IBM plans to continue development of Cell processor, which was originally designed by IBM, Toshiba and Sony. Earlier it was widely considered that all three original creators of Cell decided to abandon future development of the design. However, IBM claims that eventually Cell's hybrid approach will find its way into Power-series roadmap.
IBM's architecture - in one or another form - powers all three major game consoles of this generation, including Microsoft Xbox 360, Nintendo Wii and Sony PlayStation 3. IBM plans to keep development of Cell-based heterogeneous multi-core microprocessors so that to stay competitive and be able to offer future designs for future game consoles.
"We want to stay in the business, we intend to stay in the business," said Jai Menon, chief technology officer of IBM's systems and technology group, in an interview with IDG News Service.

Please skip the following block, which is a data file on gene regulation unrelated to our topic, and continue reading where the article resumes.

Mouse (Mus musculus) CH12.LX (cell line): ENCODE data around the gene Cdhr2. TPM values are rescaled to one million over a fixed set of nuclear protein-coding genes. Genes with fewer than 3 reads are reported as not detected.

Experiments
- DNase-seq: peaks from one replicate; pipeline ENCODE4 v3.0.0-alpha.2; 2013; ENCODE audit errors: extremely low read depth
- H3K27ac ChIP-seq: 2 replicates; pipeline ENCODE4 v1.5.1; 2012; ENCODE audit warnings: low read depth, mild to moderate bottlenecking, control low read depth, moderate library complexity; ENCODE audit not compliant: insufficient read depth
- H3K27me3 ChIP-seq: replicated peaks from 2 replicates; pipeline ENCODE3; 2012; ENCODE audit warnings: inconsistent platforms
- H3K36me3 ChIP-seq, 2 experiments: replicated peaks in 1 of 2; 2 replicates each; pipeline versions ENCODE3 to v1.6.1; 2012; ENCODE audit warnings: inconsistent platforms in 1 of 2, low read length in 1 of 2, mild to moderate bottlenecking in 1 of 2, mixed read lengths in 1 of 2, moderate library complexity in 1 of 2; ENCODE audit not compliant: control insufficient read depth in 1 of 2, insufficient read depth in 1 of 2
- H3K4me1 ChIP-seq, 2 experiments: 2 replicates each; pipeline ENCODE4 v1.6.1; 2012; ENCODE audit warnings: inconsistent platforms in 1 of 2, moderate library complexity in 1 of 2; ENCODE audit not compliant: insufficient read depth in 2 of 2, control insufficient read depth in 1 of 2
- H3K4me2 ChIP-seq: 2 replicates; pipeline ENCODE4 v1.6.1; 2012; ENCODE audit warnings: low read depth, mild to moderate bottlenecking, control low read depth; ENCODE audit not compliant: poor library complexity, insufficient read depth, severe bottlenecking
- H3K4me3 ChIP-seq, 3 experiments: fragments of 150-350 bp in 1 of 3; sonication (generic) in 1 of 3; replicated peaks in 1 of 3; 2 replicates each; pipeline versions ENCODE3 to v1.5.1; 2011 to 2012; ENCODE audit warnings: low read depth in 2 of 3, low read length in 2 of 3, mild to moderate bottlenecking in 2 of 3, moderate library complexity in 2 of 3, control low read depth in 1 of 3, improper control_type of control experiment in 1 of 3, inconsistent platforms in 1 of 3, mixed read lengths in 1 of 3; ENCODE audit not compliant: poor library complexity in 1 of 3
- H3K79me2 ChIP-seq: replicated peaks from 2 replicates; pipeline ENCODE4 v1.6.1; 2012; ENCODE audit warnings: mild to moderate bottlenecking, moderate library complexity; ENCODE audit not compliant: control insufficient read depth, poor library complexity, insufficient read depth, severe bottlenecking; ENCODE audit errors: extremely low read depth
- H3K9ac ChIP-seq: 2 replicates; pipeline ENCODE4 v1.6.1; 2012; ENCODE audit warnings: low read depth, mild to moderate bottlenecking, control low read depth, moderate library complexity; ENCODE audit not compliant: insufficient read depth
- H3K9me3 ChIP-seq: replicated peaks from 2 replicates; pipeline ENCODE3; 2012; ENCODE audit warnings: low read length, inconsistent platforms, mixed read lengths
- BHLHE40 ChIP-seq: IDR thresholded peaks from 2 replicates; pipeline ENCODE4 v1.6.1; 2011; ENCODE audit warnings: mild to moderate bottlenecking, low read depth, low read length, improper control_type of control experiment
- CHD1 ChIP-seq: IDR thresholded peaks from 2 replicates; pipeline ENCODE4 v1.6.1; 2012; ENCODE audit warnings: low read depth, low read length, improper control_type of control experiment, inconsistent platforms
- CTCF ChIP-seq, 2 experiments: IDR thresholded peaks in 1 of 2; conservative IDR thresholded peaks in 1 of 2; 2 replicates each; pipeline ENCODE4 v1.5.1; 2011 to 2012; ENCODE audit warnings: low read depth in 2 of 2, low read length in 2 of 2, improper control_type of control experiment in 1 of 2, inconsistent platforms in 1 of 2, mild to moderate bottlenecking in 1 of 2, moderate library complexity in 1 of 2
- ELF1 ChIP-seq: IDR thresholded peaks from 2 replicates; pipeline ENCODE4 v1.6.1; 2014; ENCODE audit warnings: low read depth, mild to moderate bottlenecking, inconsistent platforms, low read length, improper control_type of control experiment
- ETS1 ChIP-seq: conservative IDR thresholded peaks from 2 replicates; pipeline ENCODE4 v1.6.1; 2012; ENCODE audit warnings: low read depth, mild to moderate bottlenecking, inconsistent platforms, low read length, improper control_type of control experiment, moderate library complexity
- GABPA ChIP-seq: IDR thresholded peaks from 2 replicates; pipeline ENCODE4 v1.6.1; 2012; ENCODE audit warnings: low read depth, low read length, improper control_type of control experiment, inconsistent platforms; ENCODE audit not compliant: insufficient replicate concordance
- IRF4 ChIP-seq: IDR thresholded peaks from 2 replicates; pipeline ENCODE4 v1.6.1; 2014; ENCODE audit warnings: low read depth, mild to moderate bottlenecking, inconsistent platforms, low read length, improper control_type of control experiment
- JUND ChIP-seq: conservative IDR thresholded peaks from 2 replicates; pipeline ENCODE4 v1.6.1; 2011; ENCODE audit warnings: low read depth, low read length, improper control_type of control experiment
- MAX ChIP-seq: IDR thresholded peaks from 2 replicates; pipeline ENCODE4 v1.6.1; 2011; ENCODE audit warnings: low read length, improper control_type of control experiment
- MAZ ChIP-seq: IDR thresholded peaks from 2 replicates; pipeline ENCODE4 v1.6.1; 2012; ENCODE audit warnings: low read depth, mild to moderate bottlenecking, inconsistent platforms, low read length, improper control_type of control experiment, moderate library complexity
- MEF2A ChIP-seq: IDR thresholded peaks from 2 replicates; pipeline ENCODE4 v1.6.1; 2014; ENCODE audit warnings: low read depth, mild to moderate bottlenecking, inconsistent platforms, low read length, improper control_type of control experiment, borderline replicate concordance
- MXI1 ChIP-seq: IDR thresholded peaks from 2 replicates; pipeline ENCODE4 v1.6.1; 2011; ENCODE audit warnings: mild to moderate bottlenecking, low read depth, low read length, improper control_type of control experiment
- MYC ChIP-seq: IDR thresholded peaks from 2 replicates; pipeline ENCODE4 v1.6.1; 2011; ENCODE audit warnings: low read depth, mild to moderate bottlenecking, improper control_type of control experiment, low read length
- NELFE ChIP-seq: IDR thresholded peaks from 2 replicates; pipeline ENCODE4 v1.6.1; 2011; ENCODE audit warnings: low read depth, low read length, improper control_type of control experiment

IBM also will continue to invest in Cell as part of its hybrid and multi-core chip strategy.
"I think you'll see [Cell] integrated into our future Power road map. That's the way to think about it as opposed to a separate line - it will just get integrated into the next line of things that we do. But certainly, we are working with all of the game folks to provide our capabilities into those next-generation machines," said Mr. Menon.
Cell processors feature one Power core as well as eight synergistic processor engines specialized on floating point operations along with Rambus XDR memory controller. The heterogeneous multi-core microprocessors are a part of the chip trend. For example, Advanced Micro Devices is about to release chips featuring integrated graphics processing engines for graphics as well as general-purpose data processing.
The present the original Cell chip powers a supercomputer, Sony PlayStation 3 game console as well as certain specific devices from IBM and others. In future such hybrid chips can find themselves in cloud datacenters, which required maximum raw performance.
"Some of this consumer stuff is also a cloud play. There are giant servers out there that provide some of the gaming capability. Some of that will come through cloud-based offerings as well," said the CTO at IBM.